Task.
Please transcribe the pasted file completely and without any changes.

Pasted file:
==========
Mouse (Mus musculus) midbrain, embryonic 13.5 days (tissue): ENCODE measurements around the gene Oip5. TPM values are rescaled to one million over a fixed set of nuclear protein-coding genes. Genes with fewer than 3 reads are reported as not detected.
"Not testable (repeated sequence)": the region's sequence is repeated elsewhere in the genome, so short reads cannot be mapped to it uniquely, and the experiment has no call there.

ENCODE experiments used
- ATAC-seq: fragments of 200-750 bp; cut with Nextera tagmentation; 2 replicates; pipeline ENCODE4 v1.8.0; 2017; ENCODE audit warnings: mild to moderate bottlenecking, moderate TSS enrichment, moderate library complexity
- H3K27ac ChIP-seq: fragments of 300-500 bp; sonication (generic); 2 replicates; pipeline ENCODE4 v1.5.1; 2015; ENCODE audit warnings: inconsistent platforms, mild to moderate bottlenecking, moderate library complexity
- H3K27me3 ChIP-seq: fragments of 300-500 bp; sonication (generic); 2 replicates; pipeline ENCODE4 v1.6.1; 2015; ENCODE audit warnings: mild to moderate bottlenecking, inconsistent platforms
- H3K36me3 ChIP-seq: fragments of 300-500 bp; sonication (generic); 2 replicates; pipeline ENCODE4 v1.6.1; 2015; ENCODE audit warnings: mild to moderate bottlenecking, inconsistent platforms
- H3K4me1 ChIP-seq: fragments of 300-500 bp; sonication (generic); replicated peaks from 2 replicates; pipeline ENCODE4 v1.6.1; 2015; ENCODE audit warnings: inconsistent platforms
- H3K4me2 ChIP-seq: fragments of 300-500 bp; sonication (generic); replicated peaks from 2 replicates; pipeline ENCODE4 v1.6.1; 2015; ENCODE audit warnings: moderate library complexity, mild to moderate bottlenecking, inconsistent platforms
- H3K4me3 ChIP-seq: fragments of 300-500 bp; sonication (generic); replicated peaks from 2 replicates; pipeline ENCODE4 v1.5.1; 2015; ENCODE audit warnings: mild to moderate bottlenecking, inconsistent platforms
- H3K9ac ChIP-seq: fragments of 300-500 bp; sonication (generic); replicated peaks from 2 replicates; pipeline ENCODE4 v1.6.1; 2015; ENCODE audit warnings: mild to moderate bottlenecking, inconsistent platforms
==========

Mouse (Mus musculus) midbrain, embryonic 13.5 days (tissue): ENCODE measurements around the gene Oip5. TPM values are rescaled to one million over a fixed set of nuclear protein-coding genes. Genes with fewer than 3 reads are reported as not detected.
"Not testable (repeated sequence)": the region's sequence is repeated elsewhere in the genome, so short reads cannot be mapped to it uniquely, and the experiment has no call there.

ENCODE experiments used
- ATAC-seq: fragments of 200-750 bp; cut with Nextera tagmentation; 2 replicates; pipeline ENCODE4 v1.8.0; 2017; ENCODE audit warnings: mild to moderate bottlenecking, moderate TSS enrichment, moderate library complexity
- H3K27ac ChIP-seq: fragments of 300-500 bp; sonication (generic); 2 replicates; pipeline ENCODE4 v1.5.1; 2015; ENCODE audit warnings: inconsistent platforms, mild to moderate bottlenecking, moderate library complexity
- H3K27me3 ChIP-seq: fragments of 300-500 bp; sonication (generic); 2 replicates; pipeline ENCODE4 v1.6.1; 2015; ENCODE audit warnings: mild to moderate bottlenecking, inconsistent platforms
- H3K36me3 ChIP-seq: fragments of 300-500 bp; sonication (generic); 2 replicates; pipeline ENCODE4 v1.6.1; 2015; ENCODE audit warnings: mild to moderate bottlenecking, inconsistent platforms
- H3K4me1 ChIP-seq: fragments of 300-500 bp; sonication (generic); replicated peaks from 2 replicates; pipeline ENCODE4 v1.6.1; 2015; ENCODE audit warnings: inconsistent platforms
- H3K4me2 ChIP-seq: fragments of 300-500 bp; sonication (generic); replicated peaks from 2 replicates; pipeline ENCODE4 v1.6.1; 2015; ENCODE audit warnings: moderate library complexity, mild to moderate bottlenecking, inconsistent platforms
- H3K4me3 ChIP-seq: fragments of 300-500 bp; sonication (generic); replicated peaks from 2 replicates; pipeline ENCODE4 v1.5.1; 2015; ENCODE audit warnings: mild to moderate bottlenecking, inconsistent platforms
- H3K9ac ChIP-seq: fragments of 300-500 bp; sonication (generic); replicated peaks from 2 replicates; pipeline ENCODE4 v1.6.1; 2015; ENCODE audit warnings: mild to moderate bottlenecking, inconsistent platforms